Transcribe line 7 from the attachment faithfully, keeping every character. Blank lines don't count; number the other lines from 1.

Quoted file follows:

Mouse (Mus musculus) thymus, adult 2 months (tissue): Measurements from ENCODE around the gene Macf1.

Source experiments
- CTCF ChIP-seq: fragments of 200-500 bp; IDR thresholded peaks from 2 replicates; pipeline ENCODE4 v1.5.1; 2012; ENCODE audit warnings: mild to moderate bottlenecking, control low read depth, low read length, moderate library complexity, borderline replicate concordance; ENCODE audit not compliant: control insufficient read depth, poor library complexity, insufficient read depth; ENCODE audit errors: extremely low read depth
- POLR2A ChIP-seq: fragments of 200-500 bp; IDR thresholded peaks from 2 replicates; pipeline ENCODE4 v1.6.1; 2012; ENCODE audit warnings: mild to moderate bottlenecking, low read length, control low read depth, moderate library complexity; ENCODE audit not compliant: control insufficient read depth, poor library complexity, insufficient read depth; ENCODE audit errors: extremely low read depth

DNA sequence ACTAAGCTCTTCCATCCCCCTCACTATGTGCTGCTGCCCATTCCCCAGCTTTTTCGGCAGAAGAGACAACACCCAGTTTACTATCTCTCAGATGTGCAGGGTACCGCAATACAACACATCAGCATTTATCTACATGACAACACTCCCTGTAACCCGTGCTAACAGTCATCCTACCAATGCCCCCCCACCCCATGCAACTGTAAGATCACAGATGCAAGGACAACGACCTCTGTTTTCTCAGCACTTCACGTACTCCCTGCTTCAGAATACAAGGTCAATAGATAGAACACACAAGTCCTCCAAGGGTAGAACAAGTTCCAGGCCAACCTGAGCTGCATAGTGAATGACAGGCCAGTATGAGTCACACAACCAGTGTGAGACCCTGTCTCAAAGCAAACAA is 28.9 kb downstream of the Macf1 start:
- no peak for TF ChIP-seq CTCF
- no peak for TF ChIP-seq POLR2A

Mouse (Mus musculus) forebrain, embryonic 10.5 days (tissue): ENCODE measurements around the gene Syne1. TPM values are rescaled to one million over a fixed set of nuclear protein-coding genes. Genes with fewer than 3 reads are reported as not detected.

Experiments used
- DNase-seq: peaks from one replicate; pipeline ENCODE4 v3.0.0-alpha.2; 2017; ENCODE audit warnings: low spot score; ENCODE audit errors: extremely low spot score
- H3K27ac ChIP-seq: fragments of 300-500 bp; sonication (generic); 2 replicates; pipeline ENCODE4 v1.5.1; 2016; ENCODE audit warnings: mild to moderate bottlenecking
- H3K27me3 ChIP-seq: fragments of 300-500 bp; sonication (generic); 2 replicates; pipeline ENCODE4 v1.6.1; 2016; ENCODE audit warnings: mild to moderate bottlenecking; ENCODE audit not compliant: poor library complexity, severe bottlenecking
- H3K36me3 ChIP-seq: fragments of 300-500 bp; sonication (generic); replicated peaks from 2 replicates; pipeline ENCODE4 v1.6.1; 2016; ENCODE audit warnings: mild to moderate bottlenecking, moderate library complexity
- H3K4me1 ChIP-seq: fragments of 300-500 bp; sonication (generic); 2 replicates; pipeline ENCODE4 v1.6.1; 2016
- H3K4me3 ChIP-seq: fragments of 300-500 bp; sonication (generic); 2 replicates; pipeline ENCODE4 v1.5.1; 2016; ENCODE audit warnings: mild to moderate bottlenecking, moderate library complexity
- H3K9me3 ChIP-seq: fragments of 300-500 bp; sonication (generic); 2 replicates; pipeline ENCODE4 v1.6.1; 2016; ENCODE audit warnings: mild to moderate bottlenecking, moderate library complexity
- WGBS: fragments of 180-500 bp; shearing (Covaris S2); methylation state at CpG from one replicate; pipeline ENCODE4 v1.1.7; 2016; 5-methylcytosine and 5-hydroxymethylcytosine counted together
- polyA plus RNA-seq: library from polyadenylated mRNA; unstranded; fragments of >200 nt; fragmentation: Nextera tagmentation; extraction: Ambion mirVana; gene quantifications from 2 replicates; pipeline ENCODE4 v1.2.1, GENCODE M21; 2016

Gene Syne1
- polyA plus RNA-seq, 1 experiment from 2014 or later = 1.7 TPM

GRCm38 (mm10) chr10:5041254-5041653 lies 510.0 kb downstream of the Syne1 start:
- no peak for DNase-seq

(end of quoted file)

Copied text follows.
- no peak for TF ChIP-seq POLR2A